der and careful of her, and helpful to her, to the amount of 6 ten times their value. If so, they are put to the best uso they possibly can be.
I hope you visit sister as often as your affairs will permit, 7 and afford her what assistance and comfort you can in her 8 present situation.
Old age, infirmities, and poverty, joined, are aßictions enough. The neglect and slights of friends
9 and near relations should never be added : people in her
circumstances are apt to suspect this sometimes without cause : appearances should therefore be attended to in our
conduct towards them as well as relatives. I write by 10 this post to cousin William, to contin je his care ; which I doubt not he will do.
We expect to sail in about a week; so that I can hardly 11 hear from you again on this side the water; but let me
have a line from you now and then, while I am in London:
I expect to stay there at least a twelvemonth. Direct 12 your letters to be left for me at the Pennsylvania Coffee
house, in Birchin lane, London. 13 My love to all : from, dear sister,
Your affectionate brother,
SEC. CLXXXIX. PREAMBLE AND RESOLUTION PASSED
MEETING OF FREEHOLDERS AND OTHER INHABITANTS OF THE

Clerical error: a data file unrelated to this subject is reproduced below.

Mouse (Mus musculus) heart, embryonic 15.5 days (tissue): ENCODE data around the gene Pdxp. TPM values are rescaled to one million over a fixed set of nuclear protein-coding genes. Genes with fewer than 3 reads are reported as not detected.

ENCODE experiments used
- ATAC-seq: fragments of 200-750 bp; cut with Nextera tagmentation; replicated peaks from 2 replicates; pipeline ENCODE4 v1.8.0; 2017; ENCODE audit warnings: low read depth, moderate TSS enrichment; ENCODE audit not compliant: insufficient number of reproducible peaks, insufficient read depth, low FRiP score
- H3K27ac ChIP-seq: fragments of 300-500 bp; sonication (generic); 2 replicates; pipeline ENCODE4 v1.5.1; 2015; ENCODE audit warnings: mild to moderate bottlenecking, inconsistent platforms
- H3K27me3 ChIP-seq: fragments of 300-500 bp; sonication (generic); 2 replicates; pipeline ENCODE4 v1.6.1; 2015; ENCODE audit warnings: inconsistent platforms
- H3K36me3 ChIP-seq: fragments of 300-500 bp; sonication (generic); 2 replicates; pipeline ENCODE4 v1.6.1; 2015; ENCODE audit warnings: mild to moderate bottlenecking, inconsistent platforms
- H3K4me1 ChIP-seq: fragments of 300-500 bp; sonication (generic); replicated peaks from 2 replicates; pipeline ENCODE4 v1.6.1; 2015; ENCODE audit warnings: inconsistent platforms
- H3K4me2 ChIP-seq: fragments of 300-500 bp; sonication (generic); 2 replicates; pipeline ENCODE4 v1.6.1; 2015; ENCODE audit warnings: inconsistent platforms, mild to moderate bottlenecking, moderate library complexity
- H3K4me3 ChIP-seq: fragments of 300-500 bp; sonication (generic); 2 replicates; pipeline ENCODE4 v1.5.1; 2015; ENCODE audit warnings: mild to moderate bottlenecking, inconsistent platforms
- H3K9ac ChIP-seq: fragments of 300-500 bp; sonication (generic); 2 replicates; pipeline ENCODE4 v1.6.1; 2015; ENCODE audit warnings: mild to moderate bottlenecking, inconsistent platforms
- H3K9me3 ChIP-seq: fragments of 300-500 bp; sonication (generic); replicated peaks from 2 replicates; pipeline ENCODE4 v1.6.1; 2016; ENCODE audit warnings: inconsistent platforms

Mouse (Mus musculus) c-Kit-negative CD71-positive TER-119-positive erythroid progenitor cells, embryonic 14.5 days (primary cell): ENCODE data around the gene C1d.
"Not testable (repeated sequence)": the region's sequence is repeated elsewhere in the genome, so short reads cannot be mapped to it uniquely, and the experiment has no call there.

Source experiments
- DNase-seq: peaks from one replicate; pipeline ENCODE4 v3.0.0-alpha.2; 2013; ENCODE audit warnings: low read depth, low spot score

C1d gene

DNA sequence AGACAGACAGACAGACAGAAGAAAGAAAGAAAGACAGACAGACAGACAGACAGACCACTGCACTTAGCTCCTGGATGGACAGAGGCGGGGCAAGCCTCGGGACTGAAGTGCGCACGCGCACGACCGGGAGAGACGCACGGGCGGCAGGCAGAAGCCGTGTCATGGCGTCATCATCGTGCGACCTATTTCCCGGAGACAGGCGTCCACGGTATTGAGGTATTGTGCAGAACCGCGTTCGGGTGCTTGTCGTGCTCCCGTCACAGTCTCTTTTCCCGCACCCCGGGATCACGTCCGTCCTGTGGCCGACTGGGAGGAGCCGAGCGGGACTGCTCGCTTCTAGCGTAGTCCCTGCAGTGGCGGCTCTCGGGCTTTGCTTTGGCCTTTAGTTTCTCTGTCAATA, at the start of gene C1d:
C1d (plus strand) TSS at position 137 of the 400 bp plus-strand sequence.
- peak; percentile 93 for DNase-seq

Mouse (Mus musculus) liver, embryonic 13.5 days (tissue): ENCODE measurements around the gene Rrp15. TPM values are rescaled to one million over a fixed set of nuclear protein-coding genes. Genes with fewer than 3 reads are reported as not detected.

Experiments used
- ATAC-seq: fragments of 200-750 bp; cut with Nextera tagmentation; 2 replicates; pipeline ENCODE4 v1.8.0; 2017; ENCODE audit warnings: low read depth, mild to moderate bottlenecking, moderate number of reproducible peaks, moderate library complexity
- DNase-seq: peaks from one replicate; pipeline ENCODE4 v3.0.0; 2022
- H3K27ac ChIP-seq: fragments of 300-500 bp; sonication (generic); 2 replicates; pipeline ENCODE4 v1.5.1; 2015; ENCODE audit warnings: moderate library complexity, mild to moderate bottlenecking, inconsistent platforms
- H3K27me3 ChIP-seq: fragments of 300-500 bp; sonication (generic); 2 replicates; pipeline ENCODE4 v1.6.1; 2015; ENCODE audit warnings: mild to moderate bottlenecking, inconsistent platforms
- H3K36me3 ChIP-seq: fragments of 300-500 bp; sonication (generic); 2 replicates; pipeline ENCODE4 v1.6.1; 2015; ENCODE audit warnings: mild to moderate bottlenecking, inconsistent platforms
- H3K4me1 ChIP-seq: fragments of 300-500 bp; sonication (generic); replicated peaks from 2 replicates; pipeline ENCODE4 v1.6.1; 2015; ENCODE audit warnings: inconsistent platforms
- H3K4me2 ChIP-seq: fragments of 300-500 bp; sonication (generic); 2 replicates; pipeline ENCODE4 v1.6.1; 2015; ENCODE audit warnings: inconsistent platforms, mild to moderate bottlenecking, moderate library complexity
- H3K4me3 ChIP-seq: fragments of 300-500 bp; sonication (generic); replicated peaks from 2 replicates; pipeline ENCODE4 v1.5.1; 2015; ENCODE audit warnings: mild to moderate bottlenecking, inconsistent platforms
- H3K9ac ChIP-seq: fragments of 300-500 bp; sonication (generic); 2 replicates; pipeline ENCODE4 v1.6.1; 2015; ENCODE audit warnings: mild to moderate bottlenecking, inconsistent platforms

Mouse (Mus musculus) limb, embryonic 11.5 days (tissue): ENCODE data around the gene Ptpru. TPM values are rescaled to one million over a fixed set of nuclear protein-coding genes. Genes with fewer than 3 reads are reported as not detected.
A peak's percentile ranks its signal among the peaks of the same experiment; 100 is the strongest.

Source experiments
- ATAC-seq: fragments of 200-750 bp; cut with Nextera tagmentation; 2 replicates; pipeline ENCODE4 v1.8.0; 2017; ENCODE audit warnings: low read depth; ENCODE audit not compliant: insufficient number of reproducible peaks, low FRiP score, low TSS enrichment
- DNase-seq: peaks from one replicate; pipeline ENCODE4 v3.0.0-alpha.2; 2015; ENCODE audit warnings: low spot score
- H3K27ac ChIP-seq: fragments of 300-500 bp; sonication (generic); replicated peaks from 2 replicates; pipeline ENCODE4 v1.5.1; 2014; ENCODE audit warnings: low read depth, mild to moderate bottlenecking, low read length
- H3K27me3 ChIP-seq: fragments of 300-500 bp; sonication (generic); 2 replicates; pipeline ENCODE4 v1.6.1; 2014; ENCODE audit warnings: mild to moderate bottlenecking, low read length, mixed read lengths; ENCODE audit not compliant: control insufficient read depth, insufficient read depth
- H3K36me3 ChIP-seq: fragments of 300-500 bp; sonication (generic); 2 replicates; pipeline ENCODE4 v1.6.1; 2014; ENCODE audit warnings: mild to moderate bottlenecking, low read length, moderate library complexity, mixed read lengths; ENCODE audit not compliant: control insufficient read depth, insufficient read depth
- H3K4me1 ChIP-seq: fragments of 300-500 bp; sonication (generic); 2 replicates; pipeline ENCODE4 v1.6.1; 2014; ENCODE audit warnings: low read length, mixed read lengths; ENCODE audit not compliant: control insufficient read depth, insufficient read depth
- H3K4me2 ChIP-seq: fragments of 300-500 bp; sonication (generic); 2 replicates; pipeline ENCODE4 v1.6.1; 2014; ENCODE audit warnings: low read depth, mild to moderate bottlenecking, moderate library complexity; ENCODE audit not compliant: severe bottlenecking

Whereas the town of Boston has unfortunately become the most striking monument of Ministerial tyranny and barbarity, as particularly exhibited in the sudden shutting up this port, thereby cruelly depriving the inhabitants of this metropolis of the means they have hitherto used to support their families; and whereas our brethren in the other colonies, well knowing that we are suffering in the common cause of America, and of mankind, have, from a general, generous and brotherly disposition, contributed largely towards our support in this time of our distress, without which many worthy and virtuous citizens must have been in imminent danger of perishing with cold and hunger; and whereas the honorable members of the Continental Congress have kindly recommended us to our sister colonies as worthy of further support from them, while the iron hand of unremitted oppression lies heavy upon us; therefore, voted, that this town, truly sensible of the generous assistance they have received from their sympathizing brethren, return them their warmest and most sincere thanks for the same, and pray that God, whose beneficence they so gloriously imitate, may bestow on them the blessing he has promised to all those who feed the hungry and clothe the naked; and the thanks of this town are accordingly hereby given to our benefactors afore-mentioned, and to the honorable the members of the Congress for their benevolence